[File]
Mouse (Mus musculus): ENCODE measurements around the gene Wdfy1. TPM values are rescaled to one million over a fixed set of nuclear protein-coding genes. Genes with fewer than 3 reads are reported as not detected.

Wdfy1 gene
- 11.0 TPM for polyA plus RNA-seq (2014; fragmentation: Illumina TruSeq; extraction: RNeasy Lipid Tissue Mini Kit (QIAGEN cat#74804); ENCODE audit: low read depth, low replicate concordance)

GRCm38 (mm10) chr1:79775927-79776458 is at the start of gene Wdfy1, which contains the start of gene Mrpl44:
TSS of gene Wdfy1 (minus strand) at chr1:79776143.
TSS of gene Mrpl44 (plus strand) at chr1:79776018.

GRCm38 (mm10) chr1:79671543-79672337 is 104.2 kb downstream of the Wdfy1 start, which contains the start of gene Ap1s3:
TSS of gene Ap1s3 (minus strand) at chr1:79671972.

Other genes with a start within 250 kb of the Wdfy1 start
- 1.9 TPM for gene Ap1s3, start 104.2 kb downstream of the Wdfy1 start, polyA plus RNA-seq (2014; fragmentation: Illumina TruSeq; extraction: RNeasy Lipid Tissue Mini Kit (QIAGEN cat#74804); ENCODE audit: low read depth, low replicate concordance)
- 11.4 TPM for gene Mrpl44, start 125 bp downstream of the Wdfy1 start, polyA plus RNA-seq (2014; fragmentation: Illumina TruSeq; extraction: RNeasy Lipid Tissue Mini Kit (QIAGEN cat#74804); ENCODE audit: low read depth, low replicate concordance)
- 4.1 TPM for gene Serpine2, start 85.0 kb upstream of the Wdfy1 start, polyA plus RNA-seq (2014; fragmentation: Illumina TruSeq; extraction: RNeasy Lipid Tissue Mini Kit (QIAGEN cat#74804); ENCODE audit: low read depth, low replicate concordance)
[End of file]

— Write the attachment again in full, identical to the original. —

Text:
Mouse (Mus musculus): ENCODE measurements around the gene Wdfy1. TPM values are rescaled to one million over a fixed set of nuclear protein-coding genes. Genes with fewer than 3 reads are reported as not detected.

Wdfy1 gene
- 11.0 TPM for polyA plus RNA-seq (2014; fragmentation: Illumina TruSeq; extraction: RNeasy Lipid Tissue Mini Kit (QIAGEN cat#74804); ENCODE audit: low read depth, low replicate concordance)

GRCm38 (mm10) chr1:79775927-79776458 is at the start of gene Wdfy1, which contains the start of gene Mrpl44:
TSS of gene Wdfy1 (minus strand) at chr1:79776143.
TSS of gene Mrpl44 (plus strand) at chr1:79776018.

GRCm38 (mm10) chr1:79671543-79672337 is 104.2 kb downstream of the Wdfy1 start, which contains the start of gene Ap1s3:
TSS of gene Ap1s3 (minus strand) at chr1:79671972.

Other genes with a start within 250 kb of the Wdfy1 start
- 1.9 TPM for gene Ap1s3, start 104.2 kb downstream of the Wdfy1 start, polyA plus RNA-seq (2014; fragmentation: Illumina TruSeq; extraction: RNeasy Lipid Tissue Mini Kit (QIAGEN cat#74804); ENCODE audit: low read depth, low replicate concordance)
- 11.4 TPM for gene Mrpl44, start 125 bp downstream of the Wdfy1 start, polyA plus RNA-seq (2014; fragmentation: Illumina TruSeq; extraction: RNeasy Lipid Tissue Mini Kit (QIAGEN cat#74804); ENCODE audit: low read depth, low replicate concordance)
- 4.1 TPM for gene Serpine2, start 85.0 kb upstream of the Wdfy1 start, polyA plus RNA-seq (2014; fragmentation: Illumina TruSeq; extraction: RNeasy Lipid Tissue Mini Kit (QIAGEN cat#74804); ENCODE audit: low read depth, low replicate concordance)